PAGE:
American Hypersonic Missile Tests: A Threat to China and Russia

Hypersonic Air-Breathing Weapons Concept (HAWC) missile, as imagined by an artist (Courtesy: Raytheon Missiles & Defense)

Unfortunately, the American military's pursuit of hypersonic weapons has met with some notable failures. It might not matter, though, given that the United States appears to be on the cusp of producing a number of technologies that will have a clear advantage over its adversaries.

A total of 21 public hypersonic missile tests were conducted by the United States between April 2010 and July 2022. Ten of the 21 tests passed with flying colors, three passed with varying degrees of success, and eight failed completely.

The United States has increased its hypersonic efforts in response to new weapons being developed by rival adversaries China and, to a lesser extent, Russia, with more than half of those 10 successful tests occurring in the last 11 months.

Many nations have recently placed a premium on developing air defense systems despite their ineffectiveness against missiles or warheads traveling at speeds greater than Mach 5.

Hypersonic missiles are currently only in use in China and Russia, with the United States playing catch-up. This has led to much discussion about why the United States has lagged behind other countries in hypersonic technology. People's perception of the rivalry has been influenced more by the degree of openness practiced in each country than by the level of technological progress itself.

Despite its occasional opacity, the United States has been much more open about its hypersonic endeavors, reporting both successes and failures when they occur. Since neither Russia nor China openly reports the shortcomings of its top-tier defense systems, making fair comparisons is difficult. For instance, the United States may be late to the game, but it has developed scramjet propulsion for hypersonic cruise missiles, a technique that no other country has yet succeeded in using. This indicates that the United States is, at least in some cases, technologically more advanced than its rivals.

Despite America's best efforts, there will inevitably be setbacks. The United States may be well-positioned to win the actual hypersonic arms race, which is the race to field the most effective systems, as a result of several high-profile triumphs during the past 11 months.

A public address marked the beginning of today's hypersonic missile race.

Putin's remark in March of 2018 has been widely seen as the spark that ignited the current missile race. Putin said in his state of the nation address that Russia's new Kh47M2 Kinzhal and Avangard boost-glide missile systems will render all other countries' air defense systems obsolete.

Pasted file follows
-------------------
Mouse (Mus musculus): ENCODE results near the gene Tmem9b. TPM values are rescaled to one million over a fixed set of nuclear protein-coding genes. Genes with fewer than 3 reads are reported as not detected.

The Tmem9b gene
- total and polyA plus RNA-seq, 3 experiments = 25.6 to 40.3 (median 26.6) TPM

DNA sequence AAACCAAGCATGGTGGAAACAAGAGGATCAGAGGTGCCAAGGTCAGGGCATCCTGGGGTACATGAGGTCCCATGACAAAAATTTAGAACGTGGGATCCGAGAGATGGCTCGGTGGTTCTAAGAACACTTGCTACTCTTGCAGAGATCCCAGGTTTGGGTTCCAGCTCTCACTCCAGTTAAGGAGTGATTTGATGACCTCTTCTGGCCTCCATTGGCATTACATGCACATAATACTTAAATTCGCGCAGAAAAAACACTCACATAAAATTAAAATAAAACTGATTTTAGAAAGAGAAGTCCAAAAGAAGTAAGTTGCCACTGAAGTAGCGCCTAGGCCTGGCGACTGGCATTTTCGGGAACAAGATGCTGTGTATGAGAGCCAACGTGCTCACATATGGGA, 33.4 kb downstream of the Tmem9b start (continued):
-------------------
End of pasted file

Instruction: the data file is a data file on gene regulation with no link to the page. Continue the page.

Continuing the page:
"Sarmat is a formidable missile and, owing to its characteristics, is untroubled by even the most advanced missile defence systems," Putin said of the nation’s newest nuclear ICBM.

"But we did not stop there. We have started to develop new types of strategic arms that do not use ballistic trajectories at all when moving toward a target, and, therefore, missile defense systems are useless against them. They are absolutely pointless. "

China's DF-ZF hypersonic boost-glide anti-ship missile entered service in 2019, following Russia's example. Since then, no country has successfully deployed a modern hypersonic weapon, while researchers from Australia to Brazil are still hard at work on the problem. The United States currently has over seventy hypersonic development initiatives funded by the Pentagon budget, but the country has not yet broken the test-and-development-to-operational-use chasm.

Results of American missile tests so far

The United States has been slow to conduct missile tests despite widespread coverage of the topic in the media. Despite fast advancements achieved by competitors in Russia and China, the United States has conducted only 21 tests over a 12-year period, averaging slightly fewer than two launches per year.

Source:Youtube | US Tests Hypersonic Missiles, Could Hit Targets in Just 30 Minutes

But there are valid reasons for the sluggish pace of improvement. The United States has been at the forefront of hypersonics study for many years. The United States had already launched the first hypersonic vehicle, flown the first crewed hypersonic aircraft, and had plans for a hypersonic bomber in development when the Soviet Union launched Sputnik. NASA's hypersonic X-43 and Boeing's X-51 continued to break records and set milestones into the 21st century.

In reality, hypersonic travel isn't all that uncommon. For example, hypersonic speeds are routine for the Space Shuttle and virtually all ballistic missiles. It is not just speed, but speed combined with mobility, that makes current hypersonic missile platforms so hazardous. Modern hypersonic missiles are challenging to track and intercept because of their maneuverability at such high speeds. However, the research and testing phases of a weapon capable of this feat are lengthy and costly due to the need for specific equipment and environments. Only one wind tunnel in the United States is capable of supporting hypersonic speeds, and NASA owns it, thus the country simply doesn't have enough of these facilities to allow quick development and testing.

However, the Pentagon has already started spending funds to upgrade America's testing infrastructure, and it seems likely that the country's progress in this arena will continue to quicken as the testing bottle-neck caused by limited access to facilities loosens.

Note that while the United States does report both hypersonic triumphs and failures, neither Russia nor China do. Neither country has disclosed the percentage of failed tests of their hypersonic weapons; instead, they have focused on trumpeting the achievements.

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